The 21st Century Adman: Surviving the volatile jungle of advertising in the digital age
Where is advertising going as an industry in the 21st century? Gary Leih, Chairman of Ogilvy Group UK, once said, “Ever since I joined the industry almost 30 years ago, I’ve been hearing predictions that agencies are going out of business. First it was the dotcom revolution … then it was the rise of the Internet. It wasn’t true then, and it isn’t true now.” (Tylee, 2009). So who will survive in this industry where the only constant is a constant state of flux? We discuss who, how, and what you need in order to stay abreast for the times ahead.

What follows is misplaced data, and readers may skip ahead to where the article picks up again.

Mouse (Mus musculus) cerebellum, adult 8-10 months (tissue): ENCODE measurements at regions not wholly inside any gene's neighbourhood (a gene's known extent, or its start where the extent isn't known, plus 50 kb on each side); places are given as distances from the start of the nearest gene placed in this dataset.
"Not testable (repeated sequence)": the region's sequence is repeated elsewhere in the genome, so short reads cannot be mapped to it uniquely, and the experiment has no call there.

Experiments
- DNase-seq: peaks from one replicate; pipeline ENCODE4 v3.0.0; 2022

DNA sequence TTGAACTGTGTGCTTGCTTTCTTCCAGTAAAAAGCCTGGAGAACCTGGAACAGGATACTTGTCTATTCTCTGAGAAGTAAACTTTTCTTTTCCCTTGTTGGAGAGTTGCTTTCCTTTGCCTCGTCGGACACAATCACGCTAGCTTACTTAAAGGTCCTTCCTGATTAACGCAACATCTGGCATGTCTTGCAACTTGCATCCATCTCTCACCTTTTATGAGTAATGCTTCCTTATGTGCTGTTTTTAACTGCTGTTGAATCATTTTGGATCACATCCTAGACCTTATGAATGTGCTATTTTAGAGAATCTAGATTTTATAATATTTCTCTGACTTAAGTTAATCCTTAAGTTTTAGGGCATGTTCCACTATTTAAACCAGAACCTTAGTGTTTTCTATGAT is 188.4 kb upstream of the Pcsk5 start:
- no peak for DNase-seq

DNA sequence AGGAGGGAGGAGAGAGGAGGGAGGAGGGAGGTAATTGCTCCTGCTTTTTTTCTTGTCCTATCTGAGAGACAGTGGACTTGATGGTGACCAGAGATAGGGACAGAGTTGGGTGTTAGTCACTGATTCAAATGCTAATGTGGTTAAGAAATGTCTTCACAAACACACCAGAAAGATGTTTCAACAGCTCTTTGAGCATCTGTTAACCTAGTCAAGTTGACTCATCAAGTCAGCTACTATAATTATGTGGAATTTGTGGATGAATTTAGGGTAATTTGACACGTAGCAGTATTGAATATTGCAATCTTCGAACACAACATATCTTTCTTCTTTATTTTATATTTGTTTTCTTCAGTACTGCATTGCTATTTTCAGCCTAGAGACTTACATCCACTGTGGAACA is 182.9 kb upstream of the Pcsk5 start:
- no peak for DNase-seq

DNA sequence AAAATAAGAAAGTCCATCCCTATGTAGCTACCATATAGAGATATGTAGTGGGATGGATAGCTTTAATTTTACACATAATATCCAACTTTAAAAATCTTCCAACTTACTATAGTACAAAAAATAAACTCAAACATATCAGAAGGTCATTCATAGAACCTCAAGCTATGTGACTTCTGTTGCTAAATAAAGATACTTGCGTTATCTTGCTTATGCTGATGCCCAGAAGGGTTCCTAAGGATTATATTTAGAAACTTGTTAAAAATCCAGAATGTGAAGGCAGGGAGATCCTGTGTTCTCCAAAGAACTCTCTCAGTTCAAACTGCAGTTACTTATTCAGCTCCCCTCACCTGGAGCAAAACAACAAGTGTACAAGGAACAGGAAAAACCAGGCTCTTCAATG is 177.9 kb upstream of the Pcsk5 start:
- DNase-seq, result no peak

THE 21ST CENTURY ADMAN SURVIVING THE VOLATILE JUNGLE OF ADVERTISING IN THE DIGITAL AGE OUR PANEL ADAM CHAN CALVIN SOH AvenueOne Founder & Managing Director Publicis Asia Singapore Vice President & Regional Creative Director CHESTER TAN BETH KENNEDY Blue Interactive Singapore Managing Director TBWA PR Singapore Executive Director GERARD LIM JOSEPH CHUA XM Asia General Manager Leo Burnett Singapore Account Director PUAN CHI HENG IRENE LIM Mediacom Singapore Digital Planner Blue Interactive Singapore Senior Interactive Designer PENNY PUN TEO YONG ERNN Rolex Advertising & Communications Executive Standard Chartered Marketing Communications Executive 02 IN TR0 DUC TION EDITORAL TEAM Audrey Tsen Elizabeth Lee Hendric Tay Poh Wee Koon Walter Sim CHIEF EDITOR Walter Sim CREATIVE DIRECTOR Elizabeth Lee 03 CONTENTS OUR PANEL OF INTERVIEWEES P02 CONTENTS PAGE P03 ADAPT: EXAMINING THE AD INDUSTRY P04 TALK: WE SPEAK TO P06 AHEAD: THE FUTURE OF ADVERTISING P08 TIMELINE: REFERENCES P11 THE PROS CONSOLIDATING THE AD INDUSTRY P10 ADAPT ADAPT AT THE MERCY OF PARADIGM SHIFTS IN MARKET FORCES AND DEMAND, THE ADVERTISING AGENCY CAN ONLY READJUST. BUT, FOR BETTER OR WORSE? S pecialist skills are highly valued in many industries, and more so than the jack-of-all-trades. This is evident in fields ranging from medicine, law, academia to journalism. And the specialists within don’t bandy about. “Clients today look for one global campaign executed consistently across the board. They opt for a global agency to not only fit in the insights, but also to service and to deal with the challenges of each individual market. Specialist firms can’t provide that.” Joseph Chua, Account Director, Leo Burnett Advertising somehow bucks this trend. The biggest names are multitaskers that often steal the limelight. Yet the causeand-effect must be set straight. Capturing audience attention through media clutter is the cause, and the industry‘s growing arms that cut through multiple media channels, the effect. There is thus no room for an explicit dichotomy of specialisation versus multitasking. Rather, they exist on the same plane. The distinct maxims, “specialisation is the key to success” and “multi-task or die” are thus fallacious in advertising for their blind narrow advocacy. This is tantamount, to a stoic defence of an imaginary castle within a tenuous grip on reality, to borrow a line from Mad Men. more than 1,270 people across eight distinct marketing disciplines, to produce “seamless solutions for clients”. The increasing interconnectability of people through Facebook and Twitter, as well as sunrise technologies like the iPhone, has fueled online advertising. A Frost & Sullivan study reveals that more large-brand advertisers are embracing the medium for its ability to achieve precise targeting and measurable ROI over traditional advertising methods; the local market, worth US$142.1 million in 2007, is forecast to reach US$413.5 million by end-2013 (Mediabuzz, 2009). Yet these figures do not tell the full story. Estimates by PriceWaterhouseCoopers show that 79% of spending will remain in traditional media in 2015 (Sinclair, 2010), despite the increasing digital reliance. “2010 will be a watershed year in terms of pointing to the future of advertising. Social networking elements in advertising campaigns are now the norm, but smart marketers are not throwing the baby out with the bathwater and will retain a mix of new and traditional channels,” said Bob Greenberg, global head of digital agency R/GA. (Sinclair, 2010). 04 INTEGRATION IS KEY Gary Leih, Chairman of Ogilvy Group UK, once said, “Ever since I joined the industry almost 30 years ago, I’ve been hearing predictions that agencies are going out of business. First it was the dotcom revolution … then it was the rise of the Internet. It wasn’t true then, and it isn’t true now.” (Tylee, 2009). Advertisers have latched onto new media channels amid changing consumer media habits. This, has only strengthened advertising and favoured multidisciplinary corporations that integrate. Leih himself has integrated There is hence a demand for full-service agencies, one-stop solutions that provide a whole host of inhouse services ranging from above-the-line advertising, branding, digital marketing, customer relationship management, and so forth. Calvin Soh, Vice Chairman and Regional Creative Director of Publicis Asia, agrees. “The recession has borne a huge impact 05 on clients, who increasingly want to cut costs and streamline their advertising. Now clients cherry-pick. They want firms that can offer them everything. With such demand, all of us had to follow suit. Because clients prefer it that way.” As a direct result of globalization and an interconnected consumer base, branding uniformity has taken on an unprecedented emphasis. Joseph Chua, Account Director of Leo Burnett, says, “Clients today look for one global campaign executed consistently across the board. They opt for a global agency to not only fit in the insights, but also to service and to deal with the challenges of each individual market. Specialist firms can’t provide that.” Clients first approach the multitasking firm with an initial idea of their objectives. These firms typically adopt a horizontal management structure. Leo Burnett, according to Chua, takes an account lead with directors taking charge of individual accounts. After ironing out the specifics of an account with the client, they then work in partnership with the creative and planning teams to brainstorm for ideas, prior to execution. To ensure quality, however, such firms sometimes employ a gatekeeper in the form of a highranking official. TBWA\ Singapore is one such firm, according to Beth Kennedy, Executive Director of the agency’s public relations arm. All creatives pass through the Creative-At-Large of TBWA\ Asia Pacific, John Merrifield, who holds the final say. AN UNTAPPED OPPORTUNITY Multitasking comes at the cost of certain specialisations being “whittled away” in the multidisciplinary firm, according to Gofton (1995). This results in a heavy reliance on outside agencies. This is good news to the specialist firms that have resisted change, as well as the slew of niche specialist start-ups in recent years. Some of them, like Kinetic and Kino Studios, have accumulated clout and are endorsed by practitioners of large conglomerates. “Strategic partnerships” have become commonplace between the multitasking firm and specialist agency, as affirmed by Soh, Chua and Kennedy. One-stop agencies do not turn down potentially profitable accounts on the basis of inadequacies in a particular area, as this will not bode well for the agency repute. Rather, they seek to maintain an all-rounder image when pitching for accounts. These multitaskers admit to “outsourcing” specialists tasks they cannot handle internally or hiring freelancers to deal with a specific project, often without the client’s knowledge. Chua says, “This creates a win-win solution for both parties.” COMING FULL CIRCLE Today, “good” is no longer enough. It is top-notch, or nothing. Thus, the overextension on multitasking agencies is resolved through specialised subsidiaries and acquired firms that run under the parent umbrella. Under JWT Group are XM-Asia (specialists in Internet-related marketing) and Malone Advertising (shopper marketing). Ogilvy and Mather has a whole range of specialist departments including OgilvyOne (digital marketing) and Ogilvy PR (public relations). Both conglomerates, too, in turn belong to advertising holding giant WPP, which itself is a complex internal network that links the expertise of all its subsidiaries together. This macro vantage point of the advertising industry today shows the existence of a highly-networked system, full of intricate links that create a faux-ecosystem. No one firm, whether specialised or multidisciplinary, stands isolated today. “Strategic partnerships” have become commonplace between the multitasking firm and specialist agency... these multitaskers admit to “outsourcing” specialists tasks they cannot handle internally or hiring freelancers to deal with a specific project. TALK. TAL SOME OF THE ADVERTISING INDUSTRY’S BEST MINDS OFFER THEIR TAKE ON THE CURRENT STATE OF PLAY. A dvertising has seen a blatant shift from the traditional segregated model to an integrated multidisciplinary one. But this is not sheer happenstance, claim industry experts. We ask some of Singapore’s most prominent ad players— Adam Chan (AC), Founder and Managing Director of AvenueOne; Beth Kennedy (BK), Executive Director of TBWA\PR Singapore; Calvin Soh (CS), Vice President and Regional Creative Director of Publicis Asia; Chester Tan (CT), Managing Director of BLUE Interactive Singapore; and Joseph Chua (JC), Account Director of Leo Burnett Singapore—for their views. What are some of advertising’s major trends now? and Facebook for us. They know who’s where, and talking about what. And then we use this intelligence in our marketing. CS: It’s no longer about telling people what to do. Rather it’s about getting them into conversations, to be part of the process. It’s about involvement. BK: We offer a 360º range of services, which means we can do all facets of the business within TBWA\ itself. CT: Plus, digital is the future. How does your agency differentiate itself from others? AC: I agree. 15 years ago e-mail started. Five years ago there was no Facebook. And two years ago, no Twitter. But now you already have bloggers making $6,000 a month writing crap. Specialization is not new to this industry, but whether it is viable is another matter. Clients cannot survive on one option alone. And today you have these digital agencies, a new trend of the 1990s. But its precedents have all folded back into the main advertising body. JC: More local shops will employ digital means as part of the marketing mix, for the simple reason that the cost, or barrier to entry is very low. In such a volatile media landscape, how exactly does your agency adapt? 06 CS: Every company has to adapt to the client. They want something, you supply it. CT: Staying on top of emerging cuttingage trends is important. We also try to involve our client by running numbers through them and educating them about what’s next in digital. AC: We started social engagement teams. People trawl the Internet, forums BK: TBWA\ created the disruption process. We take apart every aspect of a client’s business. We turn it on its head. And then come up with the creative solution. That’s our position. CT: 10 years in the digital field has honed our expertise, which sets BLUE apart along with new sub-specialised areas of digital marketing. JC: Leo Burnett stands out through our philosophy. We employ whatever medium that works best. We don’t care whether it’s digital or ATL (above-theline), but focus on coming up with pure ideas that cut across all media. CS: You have to admit differentiation is a struggle. All strong brands have varied point of views. Ours focus is on dialogue: “contagious ideas that change the conversation”. .LK. 07 Do you think there is a saturation of advertising firms here? AC: The market is getting quite saturated. Not with firms but with freelancers. Those one-man or two-man shops are making it quite hard for bigger agencies. BK: Yes, especially those that work entirely on price. They compromise creativity and quality, which should be the most important aspects in advertising. JC: Advertising subscribes to Darwin’s “survival of the fittest” model. Specialization is not new to this industry, but whether it is viable is another matter. It has occurred since the days of radio and television. But the television agencies of the early 1970s have collapsed and become multi-function agencies. Why? They realised clients cannot survive on one option alone. And today you have these digital agencies, a new trend of the 1990s. But its precedents have all folded back into the main advertising body. So are specialised firms today destined to fail? CT: There are some clients who look for specialists when they want a niche focus. There is a market that multitaskers do not occupy. CS: Yes, there will always be a role for specialists today. But whether they can expand into regional, or global, enterprises is another matter. They offer better work because their whole structure is geared towards one thing. But the question is: Can they offer clients the big picture? Multitasking firms, A however, are admittedly lacking in some areas and this is where the specialists come in. JC: That’s why I think both specialised firms and full-service agencies must exist in harmony, in a partnership. Any concluding thoughts? CT: Specialisation is key in a complex world. Digital is always changing, and there has been the advent of mobile, digital outdoor, and signage. I doubt anyone can confidently claim to be able to do everything. CS: True, but for clients with varied needs it has to be multitasking. Previously firms had everything in-house. But after awhile they decided they can make more money if they split up. So the companies segmented. Yet these days the client demands you to do everything for them. The client wants this, and so everything starts to conglomerate again. JC: Big clients want a global campaign that is consistently executed across the board. They will prefer a big firm that possesses the global network to fill insights, to service, and to deal with challenges in individual markets. Specialist firms can’t provide that. BK: Firms must multitask but ultimately the individual practitioner must specialise. This is, after all, a talent business. Specialised firms own the best talent, but multitasking companies can draw upon a bigger pool of talents. dvertising is in a constant state of flux. Shifting social and digital trends aside, the rigor of the industry demands a flow of fresh ideas to stay relevant to clients and their markets. This cuts through the specialist-multitasking divide, creating a pseudo-stable field that allows the coexistence of both specialist and marketing firms. Ultimately clients demand answers to how best they can create touch-points with their publics, through which the je ne sais quoi of respective firms shines through. Firms must multitask but ultimately the individual practitioner must specialise. This is, after all, a talent business. Specialised firms own the best talent, but multitasking companies can draw upon a bigger pool of talents. A A AHE dvertising has undergone tectonic change to grapple with paradigm shifts in the media climate. The current state of four major conglomerates—WPP, Omnicom, IPG, and Publicis—and a multitude of smaller firms is a direct result of massive mergers and acquisitions. The media consumer today has shorter attention spans that are reflected in changing media patterns. The nascent open-source economics has seen an increasing transfer of the power to create and publish into the hands of untrained individuals. Rapid advancements in communications technology have lowered the costs of collaboration. These three core forces have influenced advertising greatly, and will likely continue to determine the future industry outlook. SHIFTING TIDES An Internet penetration rate of 81% today (Info-Communications Development Authority of Singapore, 2010) reflects the phenomenal rise of digital media. According to Internet World Stats (2010), 50% of Singaporeans own a Facebook account. This represents a future in digital advertising and social networking. At the TEDGlobal Conference 2005, information scholar Yochai Benkler spoke of a fundamental shift in the informational economy. The basic capital means of information, knowledge and culture production have been radically distributed among the unskilled publics in open-sourcing, rather than the institutionalised media creators. Coupled with the exponential growth of digital media, the public has been quick to embrace its newfound power. The traditional stalwarts of television, radio and print will—doomsayers prophecise— meet their demise with their inability to grapple with an individual’s public sphere on the Internet. Nick Brien (2010, cited in Sacks, 2010), CEO of Interpublic Group’s McCann Worldgroup, said, “Our power has been matched and, in some categories, rivaled by user influence.” What was originally one-way communications has now become a real-time dialogue. Increased interconnectivity has created global advertising networks in a shrinking world amid falling collaborative costs. Multinational collaborations abound today. Fueled by the rise of digital media, an agency can launch a campaign overseas today while entirely coordinating its elements from Singapore. For instance, Publicis Singapore handles regional campaigns for Citibank, Hewlett Packard and BMW. THE STARK REALITY Advertisers today need “creativity and innovation to be at a premium” (Institute of Practitioners of Advertising, 2010) in an increasingly consumer-led industry. Hence, the pendulum swing towards decentralised structures in media production, distribution and consumption means small specialised firms may better fit the communication needs of clients. 08 Brad Jakeman (2010, cited in Sacks, 2010), Chief Creative Officer of Activision, said, “The irony is that while there have never been more ways to reach consumers, it’s never been harder to connect with consumers.” Agreed Aaron Reitkopf (2010, cited in Sacks, 2010), North American CEO of digital agency Profero, “There’s never been a better time to be in advertising, and there’s never been a worse time. Granted, it is early days yet in the digital boom. Despite PriceWaterhouseCoopers figures that even in 2015, 79% of spending will still occur in traditional media (Sinclair, 2010), digital media has since taken over a fair share of the market. The mere release of iPad, iPhone 4, Windows 7, and Rockmelt in recent months may just pave the way for exponential growth unforeseen by existing research. Also bearing testament to the impact of digital media are the wildly successful viral marketing campaigns that were launched recently. Old Spice, in its tie-up with marketing agency Wieden+Kennedy, launched a viral Youtube campaign that garnered 5.9 million views worldwide among its 183 videos in two days (Ehrlich, 2010). TippEx, in an interactive YouTube campaign, allowed viewers to choose their desired ending by changing the video title. It gained more than 4 million worldwide views over a week (Caballero, 2010). Contrast this with the faux bear that roamed Ulu Pandan Road last month in Philips Electronics Singapore’s guerilla campaign that went awry. AHEAD EAD CHANGE IS THE NEW CONSTANT. ADVERTISING FIRMS HAVE, TILL DATE, BEEN QUICK TO ADAPT. BUT WHAT DOES THE FUTURE HOLD? THE BATTLE According to Gerard Lim of XM-Asia, specialised agencies remain limited by the fact that they do not “have enough broad or holistic knowledge, and no network to draw specific individual market insights”. A lack of global networks makes it implausible to participate in a global campaign. But shrinking collaboration costs might soon remove this barrier of entry. Chester Tan of specialised digital agency BLUE Interactive says “almost 100%” of their clients are multinational. Further, specialised agencies are said to be able to come up with creative innovations otherwise unavailable in larger companies. Kraft, the largest food marketer in the United States, recently hired a startup agency GeniusRocket to develop the new campaign for the relaunch of its Athenos Hummus (Sacks, 2010). Erstwhile, generalist firms are favoured for their one-stop solutions. Take Rolex, for instance, which works with full-service agency Ogilvy & Mather. Advertising and communications executive Penny Pun says, “it makes work flow a bit easier because of the sheer volume of ads run.” She admits the frustration she faces especially when a job is urgent. “Big agencies do have the resources but unfortunately it works against us because they have so many clients and people that urgent jobs are hard.” 09 That may be why some opt to buck this one-stop solution trend. Teo Yong Ernn, Marketing Communications Executive of Standard Chartered Singapore says they work with both multitasking and specialist firms for various aspects of their campaign. While company policies prevent explicit reasons to be divulged, we note that they work with TBWA\ for its creatives and exclusively with formul8 for its digital advertising. The client hence remains in the driver’s seat. New social, economical, cultural and technological trends will arise, but these will only serve as channel effects that complement what the client really needs to achieve in their campaign. The advertising industry can only adapt according to these shifting tides so as to present cutting-edge innovative ideas to their client. To stay afloat and to win pitches, they must remain on top of their game. SO, WHAT NEXT? And adapt it has. Co in the United States, and Arcade here, represent an untested model. Co comprises of Rosemarie Ryan and Ty Montague, former JWT employees who quit to “build a new kind of marketing business with no old-world waste and inefficiency”. (Sacks, 2010). Arcade is founded by of four seasoned advertising experts, namely Matt Cullen (experience as copywriter), Gary Tranter (experience as art director), Mark Taylor (experience as digital creative) and Nick Marrett (experience as CEO). (Nicholson, 2010). What these firms do is to pull together the best team for each account through their established networks, then split when the job is completed. And the cycle repeats. Arcade already counts Unilever, General Electric, SingTel and Nintendo amongst its clients despite being around for less than a year. Cullen (2010, as cited in Nicholson, 2010) said, “This approach may not have worked three years ago, but now there are a lot of brilliant people out there we can draw from”. Such “intellectual property” agencies, in the words of Cullen, may just represent the model of the future, as a direct result of a ‘collapse’ in the complex advertising industry. This is a simplified model that ultimately benefits creativity (Shirky, 2010, cited in Sacks, 2010). Further, esteemed professionals may increasingly follow the footsteps of Gerry Graf from Saatchi or Alex Bogusky from Crispin who defected in the past year, forming “experienced” new startup agencies like Co and Arcade. The large agency model is unlikely to fall, but when the landscape is full of freelance professionals who possess a wealth of experience of their own working under localized startup initiatives, it becomes evident that individual mastery of skills will take precedence in the future. T he timeline below briefly illustrates a point that Joseph Chua, Account Director at Leo Burnett Singapore, made – “specialized firms eventually fold back into the main body of advertising firms”. When new communication technology emerge, specialized firms rise up to fill the demand. As communication outlets mature and become mainstream channels between clients and their markets, these specialized firms eventually consolidate to become part of multidisciplinary agencies, be it through acquisitions or ‘strategic alliances’, to continue to meet their client’s needs. DEVELOPMENT OF COMMUNICATION TECHNOLOGY 1455 The Gutenberg printing press redefines print and symbolizes the first explosion of publicly accessible information. 1920 Commercial radio stations hit the airwaves. 1970 Television penetration level: 95% of US households. 1980 Microsoft partners with IBM to bundle Microsoft’s operating system with computers that IBM sell. 1983 Cellphone network is launched in USA along with the Motorola DynaTAC, the first commercially produced cellphone. 1984 Macintosh launches the first personal computer that features a mouse and a graphical user interface, redefining the face of communication technology. 1991 Tim Berners-Lee announces the debut of the World Wide Web as a free, publicly available service, marking the beginning of a new era of opportunities. 1999 Google is launched, quickly overtaking earlier search engines such as Yahoo, MSN and the now almost forgotten AltaVista. 2003 Japan starts using QR codes commercially. Their Quick Response orientation allows customers to access real time information immediately. 2004 Facebook takes the world by storm, with 500 million active users to date, taking over other social media sites like Frienster and MySpace. 10 2005 Youtube is launched, the first simple interface that allows users to upload their videos onto the Internet with ease. 2007 Twitter emerges, rising to become the 3rd highest ranking social network site, increasingly being employed by marketers to create buzz and engage audiences. 2008 Apple releases the iOs software development kit, allowing developers to create applications for the iPhone and iPad, redefining media channels for advertisers once again. CONSOLIDATION OF THE ADVERTISING INDUSTRY 1843 First advertising agency opens in Philadelphia. 1920s: Radio Advertising Publicis is founded. It signs advertising contracts with radio stations in major cities and soon becomes one of the largest agencies in France. 1950s: Expansion Publicis opens first international office in New York and forms alliances with agencies in other European countries. 1980s: Acquisition Interpublic expands into Asia. BBDO, Doyle Dane Bernbach and Needham Harper merge to establish Omnicom. WPP makes acquisitions including design houses, incentive specialists, sales promotion consultants, and an audio-visual company. The JWT Group and Ogilvy are added to the WPP empire. 1990s: Consolidation McCann-Erickson forms McCann Interactive, other agencies in the network follow. Interpublic buys DraftDirect Worldwide, the largest independent direct marketing firm in the world. Publicis takes over FCB’s share to become Publicis Europe. It acquires agencies in Brazil, Mexico, Singapore and Philippines. WPP expands into digital media advertising. It acquires three high technology marketing consulting concerns along with Asatsu-DK Inc., the thirdlargest agency in Japan. WPP launches MindShare, a company involved in media planning, buying, and research worldwide. Omnicom buys Aegis, TBWA and Chiat/Day. It takes stakes in interactive agencies: Agency.com, Organic Online, Razorfish, Interactive Solutions and takes 20% of I&S, Japan’s eighth-largest ad agency. 2000 onwards: More acquisitions WPP acquires Young & Rubicam Inc and Tempus Group PLC. Omnicom buys The Washington Group, Stromberg Consulting and Corporate Technology Communications. 2010: Recent acquisitions Publicis acquires AG2, one of Brazil’s most prominent digital agencies. WPP forms a strategic partnership with Buddy Media, the Facebook management system of choice for seven of the world’s top 10 advertisers, to help the world’s largest brands scale their marketing efforts on Facebook more effectively. 11 Advertising Age (1999). Advertising History Timeline. 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